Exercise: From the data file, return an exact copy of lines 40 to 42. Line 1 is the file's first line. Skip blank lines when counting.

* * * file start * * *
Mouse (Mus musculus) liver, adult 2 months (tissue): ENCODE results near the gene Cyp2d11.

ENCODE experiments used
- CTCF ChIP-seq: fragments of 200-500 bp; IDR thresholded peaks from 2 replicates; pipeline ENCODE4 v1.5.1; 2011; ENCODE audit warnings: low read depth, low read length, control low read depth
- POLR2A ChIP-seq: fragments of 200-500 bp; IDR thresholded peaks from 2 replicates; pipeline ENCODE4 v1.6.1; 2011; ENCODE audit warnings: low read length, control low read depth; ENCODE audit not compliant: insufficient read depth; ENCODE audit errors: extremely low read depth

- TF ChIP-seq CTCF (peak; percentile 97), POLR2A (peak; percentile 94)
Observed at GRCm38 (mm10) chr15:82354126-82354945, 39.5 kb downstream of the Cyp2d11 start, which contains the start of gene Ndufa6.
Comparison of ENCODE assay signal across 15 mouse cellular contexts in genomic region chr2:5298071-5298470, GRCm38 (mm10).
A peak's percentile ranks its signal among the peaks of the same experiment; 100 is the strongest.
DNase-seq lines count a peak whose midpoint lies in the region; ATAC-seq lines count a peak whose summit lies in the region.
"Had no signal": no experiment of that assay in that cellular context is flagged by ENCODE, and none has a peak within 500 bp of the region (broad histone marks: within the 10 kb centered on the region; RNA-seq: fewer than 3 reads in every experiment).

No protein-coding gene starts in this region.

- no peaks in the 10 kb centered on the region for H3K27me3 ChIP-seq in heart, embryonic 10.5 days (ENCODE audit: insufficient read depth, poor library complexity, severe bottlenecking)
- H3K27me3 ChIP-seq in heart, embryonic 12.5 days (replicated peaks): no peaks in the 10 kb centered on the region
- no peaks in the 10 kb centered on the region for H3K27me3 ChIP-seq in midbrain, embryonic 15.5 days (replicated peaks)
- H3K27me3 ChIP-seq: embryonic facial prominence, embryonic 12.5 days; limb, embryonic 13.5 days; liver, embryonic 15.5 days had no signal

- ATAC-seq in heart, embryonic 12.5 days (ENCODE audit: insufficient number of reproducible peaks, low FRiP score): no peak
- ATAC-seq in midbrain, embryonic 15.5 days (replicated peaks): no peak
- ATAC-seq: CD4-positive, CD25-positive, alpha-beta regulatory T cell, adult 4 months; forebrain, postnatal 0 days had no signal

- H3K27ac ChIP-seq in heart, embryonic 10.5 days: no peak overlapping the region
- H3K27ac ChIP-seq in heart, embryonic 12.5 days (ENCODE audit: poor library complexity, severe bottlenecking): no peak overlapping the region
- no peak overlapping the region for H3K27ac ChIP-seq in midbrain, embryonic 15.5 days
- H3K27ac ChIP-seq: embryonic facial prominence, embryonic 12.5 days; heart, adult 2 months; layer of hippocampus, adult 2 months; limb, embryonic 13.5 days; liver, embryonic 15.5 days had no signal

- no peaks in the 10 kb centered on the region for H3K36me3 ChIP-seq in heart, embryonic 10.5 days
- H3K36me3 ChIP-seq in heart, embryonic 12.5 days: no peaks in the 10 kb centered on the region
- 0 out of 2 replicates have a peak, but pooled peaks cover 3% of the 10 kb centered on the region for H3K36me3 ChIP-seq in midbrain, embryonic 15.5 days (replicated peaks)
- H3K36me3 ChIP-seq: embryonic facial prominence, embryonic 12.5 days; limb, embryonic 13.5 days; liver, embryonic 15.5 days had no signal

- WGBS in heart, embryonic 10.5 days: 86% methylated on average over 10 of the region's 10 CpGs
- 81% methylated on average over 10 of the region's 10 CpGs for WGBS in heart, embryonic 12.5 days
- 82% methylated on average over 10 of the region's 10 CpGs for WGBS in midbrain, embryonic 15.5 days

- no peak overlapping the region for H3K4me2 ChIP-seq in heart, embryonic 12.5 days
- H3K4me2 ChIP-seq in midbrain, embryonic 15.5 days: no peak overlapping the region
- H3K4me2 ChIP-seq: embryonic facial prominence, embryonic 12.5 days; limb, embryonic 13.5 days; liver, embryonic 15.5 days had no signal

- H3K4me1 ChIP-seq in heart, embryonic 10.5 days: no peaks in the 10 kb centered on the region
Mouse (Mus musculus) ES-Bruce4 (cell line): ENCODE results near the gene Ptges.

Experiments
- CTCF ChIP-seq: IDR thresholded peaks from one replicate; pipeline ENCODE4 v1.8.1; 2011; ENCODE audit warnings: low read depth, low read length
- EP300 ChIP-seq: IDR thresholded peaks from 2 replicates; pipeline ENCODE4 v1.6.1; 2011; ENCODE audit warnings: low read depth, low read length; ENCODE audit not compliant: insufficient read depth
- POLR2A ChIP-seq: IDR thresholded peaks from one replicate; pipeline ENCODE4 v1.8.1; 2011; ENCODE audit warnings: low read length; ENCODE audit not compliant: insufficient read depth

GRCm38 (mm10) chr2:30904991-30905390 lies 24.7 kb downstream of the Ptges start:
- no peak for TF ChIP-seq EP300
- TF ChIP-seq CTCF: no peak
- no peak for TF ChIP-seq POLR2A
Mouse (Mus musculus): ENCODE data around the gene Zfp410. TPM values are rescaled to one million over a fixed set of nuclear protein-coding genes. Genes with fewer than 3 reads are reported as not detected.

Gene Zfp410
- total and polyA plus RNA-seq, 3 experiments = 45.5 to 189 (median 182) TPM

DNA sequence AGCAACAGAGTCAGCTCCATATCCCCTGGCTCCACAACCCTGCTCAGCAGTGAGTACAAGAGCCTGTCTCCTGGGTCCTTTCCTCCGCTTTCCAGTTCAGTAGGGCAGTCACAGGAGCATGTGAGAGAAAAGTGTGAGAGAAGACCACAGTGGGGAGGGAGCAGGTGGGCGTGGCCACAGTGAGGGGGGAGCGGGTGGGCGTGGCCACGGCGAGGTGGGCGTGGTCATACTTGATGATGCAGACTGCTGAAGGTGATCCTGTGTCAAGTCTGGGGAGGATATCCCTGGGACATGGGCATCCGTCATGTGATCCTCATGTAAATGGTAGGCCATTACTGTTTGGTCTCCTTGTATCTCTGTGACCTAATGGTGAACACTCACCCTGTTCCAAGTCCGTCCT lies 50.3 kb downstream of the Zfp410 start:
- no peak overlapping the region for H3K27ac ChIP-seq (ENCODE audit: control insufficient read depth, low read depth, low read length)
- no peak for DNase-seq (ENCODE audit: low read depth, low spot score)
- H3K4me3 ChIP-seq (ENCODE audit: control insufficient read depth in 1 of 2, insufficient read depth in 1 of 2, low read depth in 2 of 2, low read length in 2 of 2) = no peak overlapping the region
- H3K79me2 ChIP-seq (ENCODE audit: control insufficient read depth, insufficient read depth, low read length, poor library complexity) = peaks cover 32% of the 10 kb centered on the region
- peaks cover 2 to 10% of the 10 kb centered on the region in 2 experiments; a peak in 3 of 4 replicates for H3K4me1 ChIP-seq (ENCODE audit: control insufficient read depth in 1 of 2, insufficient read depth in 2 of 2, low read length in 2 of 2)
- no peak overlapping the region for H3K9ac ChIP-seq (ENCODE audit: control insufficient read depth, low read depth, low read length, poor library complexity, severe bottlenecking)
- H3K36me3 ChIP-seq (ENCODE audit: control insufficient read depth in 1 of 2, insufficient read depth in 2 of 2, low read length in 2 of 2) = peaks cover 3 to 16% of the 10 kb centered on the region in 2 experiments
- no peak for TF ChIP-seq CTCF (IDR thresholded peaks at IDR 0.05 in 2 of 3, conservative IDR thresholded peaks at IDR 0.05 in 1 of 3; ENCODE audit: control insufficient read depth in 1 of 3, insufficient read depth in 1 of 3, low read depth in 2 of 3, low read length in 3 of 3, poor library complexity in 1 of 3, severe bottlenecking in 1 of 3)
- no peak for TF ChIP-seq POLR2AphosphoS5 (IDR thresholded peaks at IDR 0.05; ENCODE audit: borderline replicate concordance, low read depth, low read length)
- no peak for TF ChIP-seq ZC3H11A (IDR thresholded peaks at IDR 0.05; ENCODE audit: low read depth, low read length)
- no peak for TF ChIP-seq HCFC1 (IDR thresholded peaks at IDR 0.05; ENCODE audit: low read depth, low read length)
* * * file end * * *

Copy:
- no peak for TF ChIP-seq EP300
- TF ChIP-seq CTCF: no peak
- no peak for TF ChIP-seq POLR2A